Wrestling is fake: if you want to rile up a hardcore wrestling fan, those three words will do it. That’s what UFC President Dana White found out the night after one of his company’s most successful pay-per-views of all time.
White called professional wrestling a “fake sport” on Twitter, and now many pro wrestlers and fans are blowing him up over it.
But here’s the thing: he’s absolutely right to draw that distinction, and the “sport” of professional wrestling proves it thoroughly.
Now don’t get me wrong. I’ve enjoyed wrestling for a long time. Unlike many so-called pro wrestling fans, I don’t pirate PPVs, and I have been a WWE Network subscriber from the very beginning.
One of the things that I enjoy most about pro wrestling is that even when they fail, they always manage to try and keep things exciting.
UFC, on the other hand, is subject to rigid doping policies, injuries, and the occasional fighter going rogue and getting charges brought against him for leaving the scene of an accident.
Wrestling can be subject to the same things, too, but bookers have a lot more control over the final outcome. When something goes awry with a Dana White pay-per-view, he may have to cancel the whole show. WWE and other wrestling companies have options.
But since the UFC has risen to prominence, largely due to White’s oversight and guidance, WWE and other pro wrestling fans/stars have demonstrated a pathetic need to be accepted by the MMA brass, and the “wrestling is fake” stuff strikes a chord.
One Twitter user even had the nerve to say that pro wrestling “paved the way” for MMA. Like, because mixed martial arts uses legitimate wrestling skill as one of its many disciplines, it owes something to a “sport” that only uses fragments of wrestling in its product and scripts all its outcomes.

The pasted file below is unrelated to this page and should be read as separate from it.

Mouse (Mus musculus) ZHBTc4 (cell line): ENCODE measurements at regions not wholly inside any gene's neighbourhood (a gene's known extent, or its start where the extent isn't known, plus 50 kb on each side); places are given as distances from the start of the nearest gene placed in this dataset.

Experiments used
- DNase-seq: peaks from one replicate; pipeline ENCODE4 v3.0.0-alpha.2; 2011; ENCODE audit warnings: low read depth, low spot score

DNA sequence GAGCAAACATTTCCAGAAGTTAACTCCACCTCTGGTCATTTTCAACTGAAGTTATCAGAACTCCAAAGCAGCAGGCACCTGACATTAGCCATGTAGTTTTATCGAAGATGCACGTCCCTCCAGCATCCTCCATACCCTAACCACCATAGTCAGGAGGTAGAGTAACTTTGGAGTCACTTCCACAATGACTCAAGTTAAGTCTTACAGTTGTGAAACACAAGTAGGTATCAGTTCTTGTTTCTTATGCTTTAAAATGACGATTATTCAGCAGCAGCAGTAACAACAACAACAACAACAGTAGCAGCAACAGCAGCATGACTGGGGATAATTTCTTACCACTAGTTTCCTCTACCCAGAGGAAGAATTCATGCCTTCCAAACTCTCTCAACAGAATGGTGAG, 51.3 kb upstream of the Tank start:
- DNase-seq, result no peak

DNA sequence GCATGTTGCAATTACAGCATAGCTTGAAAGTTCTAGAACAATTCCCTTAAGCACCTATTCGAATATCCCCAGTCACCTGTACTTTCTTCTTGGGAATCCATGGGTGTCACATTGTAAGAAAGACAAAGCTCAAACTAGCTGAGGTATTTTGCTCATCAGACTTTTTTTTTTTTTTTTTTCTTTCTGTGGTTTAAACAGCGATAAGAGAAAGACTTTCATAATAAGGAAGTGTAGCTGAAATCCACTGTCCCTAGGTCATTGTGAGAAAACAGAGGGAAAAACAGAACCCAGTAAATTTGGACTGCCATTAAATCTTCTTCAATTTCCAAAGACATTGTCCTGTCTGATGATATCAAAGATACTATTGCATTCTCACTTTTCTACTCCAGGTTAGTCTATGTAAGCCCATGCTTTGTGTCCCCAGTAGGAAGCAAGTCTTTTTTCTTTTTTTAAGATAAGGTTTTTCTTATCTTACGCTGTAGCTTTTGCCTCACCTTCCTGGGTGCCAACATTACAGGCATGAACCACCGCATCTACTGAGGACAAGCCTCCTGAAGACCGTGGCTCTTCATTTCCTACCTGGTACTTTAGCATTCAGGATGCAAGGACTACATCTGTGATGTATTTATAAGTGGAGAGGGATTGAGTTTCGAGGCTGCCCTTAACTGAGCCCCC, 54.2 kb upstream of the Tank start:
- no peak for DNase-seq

This is absurd, and makes pro wrestling seem even weaker by comparison.
White is crediting his athletes for having the guts and the discipline to step into an eight-sided cage where anything can happen, utilizing all their skill and training, and putting their pride on the line to become the best.
In MMA, you compete to win. In pro wrestling, you grab at “brass rings.” There’s a big difference, and that difference has been demonstrated with two cases in particular.
The first that I’ll mention is Brock Lesnar. Lesnar is a tough guy and could legitimately take out any superstar on the WWE roster. But when he was placed in the lion’s den of UFC, it took all of two matches for him to lose, and his short title reign — which was a lot more of a present from White than many wrestling fans want to admit — was punctuated by two brutal losses at the hands of Cain Velasquez and Alistair Overeem.
The second example of what separates the two came from Vince McMahon’s ill-fated experiment with a “real sport” in the WWE Brawl for All.
After putting a select group of pro wrestlers through a boxing tournament in 1998, a clear favorite emerged in tag team competitor — Bart Gunn.
Gunn had marched through his competition — other pro wrestlers — and won a chance to face out-of-shape journeyman heavyweight boxer Eric “Butterbean” Esch at the end.
This is what happened next.
So now you can see why guys like Dana White say, “Wrestling is fake.”
They do it less out of disparagement for pro wrestling and more out of respect to the sport of MMA. Yes, wrestling takes athleticism; yes, it has risks and challenges that not just anyone can pull off.
But MMA takes athleticism, guts, and living with the possibility that the fighter across from you could tear off a body part or knock you out cold in front of the entire world.
So please, “wrestling is fake” haters, a little respect.